Recent years have seen a steady rise in e-commerce and associated demand for on-site delivery. Another trend that has grown considerably in recent years? The increase in driving accidents and injuries sustained by hard-working delivery drivers.
From mid-2015 through the end of 2019, Amazon drivers alone were involved in over 60 crashes. The victims of these crashes include pedestrians, other drivers—and, very often, the delivery drivers themselves. When incidents like this occur, regardless of what happened, the delivery drivers can end up taking responsibility for the accident.
Why Accidents Can Happen When You’re Working as a Delivery Driver
Sometimes, delivery drivers get struck by other vehicles when they exit their truck to make a delivery. Other times, when delivery drivers slow down at their destination, they get rear-ended.
In other cases, environmental hazards like inclement weather, tight parking spots, and heavy traffic can constitute risky conditions for accidents. Delivery drivers in particular, may have a higher potential for accidents due to the nature of their job. For instance:
- High pressure to meet quotas can force a driver to drive too quickly
- Their bulky, boxy truck may have blind spots that are impossible to check easily
- Their long work hours and intense working conditions can influence delivery drivers to take stress-relieving or attention-enhancing substances—which can lead to unsafe driving
- Long working hours and high job demands may force drivers to work when too fatigued to drive safely
Determining feasible next steps in delivery driver accidents can get even more complicated when drivers are independent contractors—not, for example, Amazon, FedEx, or UPS employees.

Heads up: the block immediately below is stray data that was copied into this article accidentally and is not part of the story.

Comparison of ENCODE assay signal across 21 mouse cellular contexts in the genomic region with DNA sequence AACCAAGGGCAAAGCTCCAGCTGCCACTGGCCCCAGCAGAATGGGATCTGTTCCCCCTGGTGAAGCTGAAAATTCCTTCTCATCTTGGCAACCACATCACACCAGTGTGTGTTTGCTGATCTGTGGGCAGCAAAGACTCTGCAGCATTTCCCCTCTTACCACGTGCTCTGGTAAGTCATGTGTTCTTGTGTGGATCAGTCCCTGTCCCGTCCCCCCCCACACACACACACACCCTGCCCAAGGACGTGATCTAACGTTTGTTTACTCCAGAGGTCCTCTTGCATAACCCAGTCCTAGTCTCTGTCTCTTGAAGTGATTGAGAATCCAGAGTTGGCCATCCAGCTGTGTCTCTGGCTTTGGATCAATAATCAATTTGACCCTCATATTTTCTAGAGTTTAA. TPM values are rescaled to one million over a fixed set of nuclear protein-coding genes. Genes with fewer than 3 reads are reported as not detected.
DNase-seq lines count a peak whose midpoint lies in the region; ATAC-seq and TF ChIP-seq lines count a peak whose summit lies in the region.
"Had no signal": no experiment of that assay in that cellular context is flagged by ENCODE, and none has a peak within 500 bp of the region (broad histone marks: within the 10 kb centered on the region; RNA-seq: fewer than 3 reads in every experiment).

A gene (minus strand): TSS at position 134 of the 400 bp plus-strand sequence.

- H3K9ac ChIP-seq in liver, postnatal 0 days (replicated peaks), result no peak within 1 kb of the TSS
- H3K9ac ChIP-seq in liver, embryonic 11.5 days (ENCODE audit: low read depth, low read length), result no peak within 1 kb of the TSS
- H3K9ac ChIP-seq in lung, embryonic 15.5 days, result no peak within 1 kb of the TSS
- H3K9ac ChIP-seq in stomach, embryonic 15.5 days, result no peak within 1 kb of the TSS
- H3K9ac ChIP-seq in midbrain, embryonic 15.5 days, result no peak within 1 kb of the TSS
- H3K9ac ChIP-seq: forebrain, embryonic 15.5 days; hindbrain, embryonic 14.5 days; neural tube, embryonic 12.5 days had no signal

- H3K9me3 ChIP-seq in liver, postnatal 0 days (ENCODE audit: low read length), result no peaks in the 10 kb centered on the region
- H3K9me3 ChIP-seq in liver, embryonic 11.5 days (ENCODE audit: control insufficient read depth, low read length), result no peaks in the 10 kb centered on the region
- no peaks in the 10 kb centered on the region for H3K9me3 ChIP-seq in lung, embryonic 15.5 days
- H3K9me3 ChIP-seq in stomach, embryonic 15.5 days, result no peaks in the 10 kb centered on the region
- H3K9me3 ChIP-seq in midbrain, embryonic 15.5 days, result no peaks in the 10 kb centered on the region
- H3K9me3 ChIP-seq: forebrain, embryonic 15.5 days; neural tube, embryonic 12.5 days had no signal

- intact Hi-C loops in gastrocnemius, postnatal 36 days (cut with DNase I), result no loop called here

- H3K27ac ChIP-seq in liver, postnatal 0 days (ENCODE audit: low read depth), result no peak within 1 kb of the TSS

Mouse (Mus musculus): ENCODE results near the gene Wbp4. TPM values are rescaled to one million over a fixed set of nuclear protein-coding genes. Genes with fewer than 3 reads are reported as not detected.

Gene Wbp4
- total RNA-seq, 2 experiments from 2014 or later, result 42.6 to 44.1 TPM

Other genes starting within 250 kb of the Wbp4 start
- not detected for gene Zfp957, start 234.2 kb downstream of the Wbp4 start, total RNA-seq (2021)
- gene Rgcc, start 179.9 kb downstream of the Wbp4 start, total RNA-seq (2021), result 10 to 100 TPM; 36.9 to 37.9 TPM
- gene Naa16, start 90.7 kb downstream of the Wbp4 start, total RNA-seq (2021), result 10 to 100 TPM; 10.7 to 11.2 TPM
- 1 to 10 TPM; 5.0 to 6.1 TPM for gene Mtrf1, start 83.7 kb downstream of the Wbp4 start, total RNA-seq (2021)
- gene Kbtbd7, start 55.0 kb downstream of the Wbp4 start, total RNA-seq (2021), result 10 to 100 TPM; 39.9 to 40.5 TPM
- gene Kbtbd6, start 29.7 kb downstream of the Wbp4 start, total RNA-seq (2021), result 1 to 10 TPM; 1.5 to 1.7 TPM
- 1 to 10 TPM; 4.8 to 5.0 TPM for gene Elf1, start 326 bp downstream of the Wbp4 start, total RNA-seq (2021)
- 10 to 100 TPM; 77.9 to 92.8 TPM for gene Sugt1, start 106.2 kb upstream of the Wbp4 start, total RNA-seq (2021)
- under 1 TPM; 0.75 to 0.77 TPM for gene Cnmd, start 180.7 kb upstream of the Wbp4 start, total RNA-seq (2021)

Is There a Difference Between Driving as an Employee or an Independent Contractor?
Yes, there is. A driver’s employment classification can influence a delivery driver’s liability and post-injury strategies in the following ways:
- Employed drivers will usually have the ability to pursue worker’s compensation for any injuries they sustain while on the job. They will not usually be able to sue their employer, at least while retaining their employed status. If they wish to make a third-party claim, they may be able to pursue action against a specific negligent driver or external maintenance of their specific vehicle.
- Independent or subcontracted drivers will not be eligible for worker’s compensation. On the other hand, they may be able to more easily file a personal injury claim against all involved parties, or work through their own insurance system to file a claim for damages as they see fit.
What Types of Injuries Delivery Drivers Can Sustain
Delivery drivers perform a diverse array of required tasks—including sitting in their trucks for hours on end, which can result in specific types of injuries. They also routinely carry heavy packages and may even operate heavy machinery to load their trucks.
Some of the many risks or injuries that many delivery drivers could face are:
- Repetitive stress injuries
- Forklift accidents
- Slips and falls
- Animal attacks
- Motor vehicle accidents
- Crushed appendages
These dangerous activities and events can lead to:
- Spinal cord injuries
- Brain or head injuries
- Fractured or broken bones
- Lacerations and abrasions
- Carpal tunnel
- Knee, shoulder, or neck injuries
- Back strain or injuries
In some cases, a delivery driver may be able to pursue workers’ compensation or a personal injury claim to fund treatment or therapy for these injuries.
What Should Delivery Drivers Do if They’re Injured While at Work?
While the specific steps that delivery drivers should take after an accident will vary depending on their employment status, suspected liability, or immediate health, the following activities may constitute general best practices:
- Seek medical help, and make sure that all affected parties seek medical help
- Write down everything that happened, and gather as much evidence as possible that lends credence to your story
- Obtain copies of workplace reports, accident logs, or police reports as appropriate
- Don’t take responsibility for the accident
- Reach out to an experienced Illinois personal injury firm as quickly as possible
The Cullotta Bravo Law Group will help you move past this event so you can focus on healing and taking care of your family. We’ll help you protect your future by determining the best course of action for you. Call our firm today at 630-898-7800 or visit our website for more information about how we can serve you.